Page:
Oak Bay must be ready to adapt to the effects of climate change, according to Mayor Nils Jensen.
“We have to be realistic as to what climate change will do to our environment, our immediate environment. We can’t just hide our head in the sand and pretend it’s not going to happen,” he said. “There are significant implications financially and socially that we have to become aware of and we have to plan for.”
A request from the province for Capital Regional District input on new proposed flood hazard guidelines triggered the conversation.
“There are guidelines in effect now, but they’re going to reflect the recent science which shows a sea level rise of some significance over the next 100 to 150 years. That needs to be planned for now,” Jensen said.
A Nov. 20 CRD report in response to the request outlines the considerable infrastructure and land in the region that could become part of a flood hazard area. For Oak Bay that includes total current land and improvements valued at $740 million.
“The rise in our sea level will impact many properties throughout the coastal communities, including Oak Bay … particularly the low lying areas,” said Jensen. “We have to be ready. If the ocean is going to rise by a metre by the end of the century, what’s the impact on Oak Bay? What do we do as a result?”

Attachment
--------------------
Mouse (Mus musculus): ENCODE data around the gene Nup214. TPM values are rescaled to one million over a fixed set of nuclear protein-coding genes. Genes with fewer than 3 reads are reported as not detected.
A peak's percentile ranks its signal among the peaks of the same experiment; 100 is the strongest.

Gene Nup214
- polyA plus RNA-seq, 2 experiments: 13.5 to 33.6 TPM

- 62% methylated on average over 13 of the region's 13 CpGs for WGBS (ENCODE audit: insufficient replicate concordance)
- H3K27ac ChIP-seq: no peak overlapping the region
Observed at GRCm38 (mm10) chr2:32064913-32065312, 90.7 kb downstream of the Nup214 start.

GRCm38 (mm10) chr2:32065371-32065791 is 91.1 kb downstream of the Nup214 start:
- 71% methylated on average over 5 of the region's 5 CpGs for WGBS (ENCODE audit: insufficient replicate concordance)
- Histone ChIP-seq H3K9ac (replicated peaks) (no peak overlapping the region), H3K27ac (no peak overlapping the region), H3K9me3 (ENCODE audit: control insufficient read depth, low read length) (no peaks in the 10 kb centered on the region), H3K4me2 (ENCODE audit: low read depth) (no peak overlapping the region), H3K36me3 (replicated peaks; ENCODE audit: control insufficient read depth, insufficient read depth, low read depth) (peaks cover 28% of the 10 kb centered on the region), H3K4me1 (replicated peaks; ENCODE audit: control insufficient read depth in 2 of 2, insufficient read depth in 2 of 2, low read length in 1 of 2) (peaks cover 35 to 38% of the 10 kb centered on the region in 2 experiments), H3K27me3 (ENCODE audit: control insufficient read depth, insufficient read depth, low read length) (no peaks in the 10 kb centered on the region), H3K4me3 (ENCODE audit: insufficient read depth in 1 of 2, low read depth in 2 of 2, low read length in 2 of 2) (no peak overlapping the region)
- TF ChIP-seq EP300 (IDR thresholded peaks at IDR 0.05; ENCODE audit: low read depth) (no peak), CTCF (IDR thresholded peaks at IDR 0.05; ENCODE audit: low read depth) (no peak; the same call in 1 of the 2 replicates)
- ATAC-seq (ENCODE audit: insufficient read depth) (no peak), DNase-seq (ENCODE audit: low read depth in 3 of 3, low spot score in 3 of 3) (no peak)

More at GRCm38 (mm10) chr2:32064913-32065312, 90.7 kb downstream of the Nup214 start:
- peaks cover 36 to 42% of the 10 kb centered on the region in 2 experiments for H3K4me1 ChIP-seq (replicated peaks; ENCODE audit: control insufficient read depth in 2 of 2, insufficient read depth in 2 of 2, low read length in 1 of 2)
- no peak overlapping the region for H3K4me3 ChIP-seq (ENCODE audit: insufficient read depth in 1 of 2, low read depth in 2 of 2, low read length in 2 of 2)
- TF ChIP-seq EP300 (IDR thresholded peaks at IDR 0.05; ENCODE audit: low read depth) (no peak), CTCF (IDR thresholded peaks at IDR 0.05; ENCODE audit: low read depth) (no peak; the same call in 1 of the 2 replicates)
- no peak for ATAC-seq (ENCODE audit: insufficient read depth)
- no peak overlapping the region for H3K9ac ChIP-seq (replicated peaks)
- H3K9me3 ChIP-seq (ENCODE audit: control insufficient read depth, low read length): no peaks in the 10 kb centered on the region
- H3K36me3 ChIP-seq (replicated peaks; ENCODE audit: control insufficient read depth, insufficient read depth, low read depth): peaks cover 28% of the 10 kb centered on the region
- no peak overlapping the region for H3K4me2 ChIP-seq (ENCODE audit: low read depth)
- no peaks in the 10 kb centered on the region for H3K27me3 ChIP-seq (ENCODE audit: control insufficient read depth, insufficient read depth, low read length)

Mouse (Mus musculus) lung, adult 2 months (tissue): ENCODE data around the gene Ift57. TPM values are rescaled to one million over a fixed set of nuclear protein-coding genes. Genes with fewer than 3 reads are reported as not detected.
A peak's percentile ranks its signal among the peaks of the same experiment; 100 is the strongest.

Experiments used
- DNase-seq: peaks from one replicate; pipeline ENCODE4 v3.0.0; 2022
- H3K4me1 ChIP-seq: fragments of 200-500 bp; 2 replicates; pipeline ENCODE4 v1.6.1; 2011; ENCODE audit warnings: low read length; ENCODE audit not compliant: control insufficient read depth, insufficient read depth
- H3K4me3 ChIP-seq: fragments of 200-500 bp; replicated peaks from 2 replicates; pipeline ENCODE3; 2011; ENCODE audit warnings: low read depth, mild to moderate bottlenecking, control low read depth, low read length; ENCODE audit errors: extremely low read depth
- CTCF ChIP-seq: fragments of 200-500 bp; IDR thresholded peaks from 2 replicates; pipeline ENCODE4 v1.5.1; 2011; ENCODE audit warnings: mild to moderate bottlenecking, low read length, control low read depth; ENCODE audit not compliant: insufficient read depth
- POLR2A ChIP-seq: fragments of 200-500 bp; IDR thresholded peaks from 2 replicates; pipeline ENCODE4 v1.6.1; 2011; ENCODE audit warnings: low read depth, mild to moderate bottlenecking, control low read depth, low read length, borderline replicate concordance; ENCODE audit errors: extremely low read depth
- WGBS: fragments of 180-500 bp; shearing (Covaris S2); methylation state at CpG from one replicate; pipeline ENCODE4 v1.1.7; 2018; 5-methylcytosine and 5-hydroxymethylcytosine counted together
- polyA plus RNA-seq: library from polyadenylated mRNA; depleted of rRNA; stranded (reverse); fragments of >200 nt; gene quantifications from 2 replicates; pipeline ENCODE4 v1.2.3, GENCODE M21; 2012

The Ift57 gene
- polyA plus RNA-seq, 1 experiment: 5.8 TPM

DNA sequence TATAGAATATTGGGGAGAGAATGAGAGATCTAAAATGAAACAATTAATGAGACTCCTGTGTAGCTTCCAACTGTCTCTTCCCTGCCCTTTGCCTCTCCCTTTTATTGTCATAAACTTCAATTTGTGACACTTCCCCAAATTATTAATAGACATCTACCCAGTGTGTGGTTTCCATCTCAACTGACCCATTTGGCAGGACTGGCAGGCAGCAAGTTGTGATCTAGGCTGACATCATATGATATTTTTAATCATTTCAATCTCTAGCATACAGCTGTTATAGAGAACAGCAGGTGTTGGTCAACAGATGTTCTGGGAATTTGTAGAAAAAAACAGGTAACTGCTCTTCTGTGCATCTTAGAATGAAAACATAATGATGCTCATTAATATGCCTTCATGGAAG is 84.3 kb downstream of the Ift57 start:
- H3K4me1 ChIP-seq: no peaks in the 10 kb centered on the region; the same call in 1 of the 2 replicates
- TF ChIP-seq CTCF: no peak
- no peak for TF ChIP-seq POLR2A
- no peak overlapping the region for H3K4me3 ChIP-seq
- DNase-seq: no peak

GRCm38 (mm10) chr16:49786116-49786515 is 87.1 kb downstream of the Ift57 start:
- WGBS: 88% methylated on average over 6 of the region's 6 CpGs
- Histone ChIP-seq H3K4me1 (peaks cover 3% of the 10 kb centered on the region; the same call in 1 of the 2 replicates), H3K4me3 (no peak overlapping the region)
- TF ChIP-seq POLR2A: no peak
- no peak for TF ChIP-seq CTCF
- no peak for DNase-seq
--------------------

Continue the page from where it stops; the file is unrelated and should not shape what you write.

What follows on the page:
In 2008 the municipality established the Oak Bay Climate Change Task Force and as a result signed on to the climate change charter pledging to be essentially greenhouse gas neutral by 2012.
Oak Bay didn’t reach the milestone and instead put money aside for a carbon trust.
With sustainability a target in the new official community plan, they’re planning how to utilize that funding for local green projects.
“One of the things in the OCP, one of the values, is for us to continue to become more energy efficient in all our municipal operations. That is the key to climate change. To reduce our energy use and dependence,” Jensen said.
“We’re also, as part of the official community plan, as part of that implementation, looking at how we can encourage our residents to become more energy efficient.”
As a local politician Jensen said he appreciates that the province is seeking input, but feels it could be even broader. He also worries now about future implementation. He said the province should reach out to a wider audience and be prepared to take the lead.
“We [the CRD] responded by saying first that we think there should be much wider public consultation than just asking regional governments,” Jensen said, noting there would be long-term economic and social impact and the whole province should be talking about it.
“Some of these policies and regulatory schemes are going to be very expensive to generate. Mapping alone will take thousands and thousands of dollars … our concern is that [cost] is going to be downloaded to local governments.”